I thought the hardest thing I ever did was when my first patient died. I went home in a daze, I punched the wall in the garage before I went in the house and cried my eyes out in my wife's arms.

But, that truly was not the hardest thing I ever did. Not the hardest thing I will ever do.

The hardest thing I ever do, is every day... Sometimes it is when I have a new patient come in the door with worried parents.

And later on, after you have tried your best to save that little life, you would think the hardest thing is being honest and telling the kid its over. But they are so understanding and wise beyond their years. They already know. They are relieved. They want it to be over. They know it is time. They knew it before I did.

But that's not the hardest thing. The hardest thing is telling the parents there is nothing else that can be done. That it is all over. Time to go home and wait it out. Get hospice. And knowing the child wants to go, but the parents cling. That's the hardest thing.


Note: This was a fictional writing exercise in character development.


I am human.

I bleed.

I ache, my chest heaves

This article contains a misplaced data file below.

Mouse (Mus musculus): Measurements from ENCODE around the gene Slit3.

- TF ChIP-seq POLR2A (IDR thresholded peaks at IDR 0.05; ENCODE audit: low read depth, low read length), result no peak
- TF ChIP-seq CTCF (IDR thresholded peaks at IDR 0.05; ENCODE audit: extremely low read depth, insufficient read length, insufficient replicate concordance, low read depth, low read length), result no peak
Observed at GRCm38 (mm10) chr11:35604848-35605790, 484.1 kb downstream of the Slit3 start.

I cry real tears,

sometimes wipe them away,


Where did that come from?

I am human.

At my weakest,

a ball of bread dough

waiting to arise

through the science

of warmth and yeast.

At my best, a wondrous child

of the Creator.

I am human

swept along the riverbed

with the rest of humanity

carried to the open sea,

not to be lost,

but to find myself

as one among the many.

I am human

knowing nothing

except of what I convince myself.

My illusions in flux,

one day transforms

into another until

I look back

and recognize only

someone has been there.

Could it have been human?


Life is full of Tigers

Here's a little story. You've probably heard it before in one form or another. This story concerns a man or maybe it's a woman, who is being chased by a tiger until she reaches a cliff where she totters for a moment before falling.

Already know this one? Read it anyway.

As she tumbles down the side she grabs hold of a small shrub growing on the face of the cliff. She hangs there, poised precariously between life and death contemplating her next possible move.

She looks up. Above her the tiger remains panting and growling pacing back and forth. She knows she can't climb up. Looking down she sees another tiger prowling in anticipation at the bottom of the cliff. Where did he come from?

Then to make life even more interesting, she notices two small mice are now busily gnawing away at the main stem of the shrub on which her life literally depends.

Simultaneously she sees some wild roses growing just within reach. She plucks one and puts them to her nose to sniff and thinks to herself, "Ah... how intensely beautiful the fragrance!"


Life is full of tigers and the adrenaline and stress that come with them. This week tigers have been everywhere I turn. And those darn mice are but the gnawing worry that kept me awake last night wondering what I could do about the situations I was facing.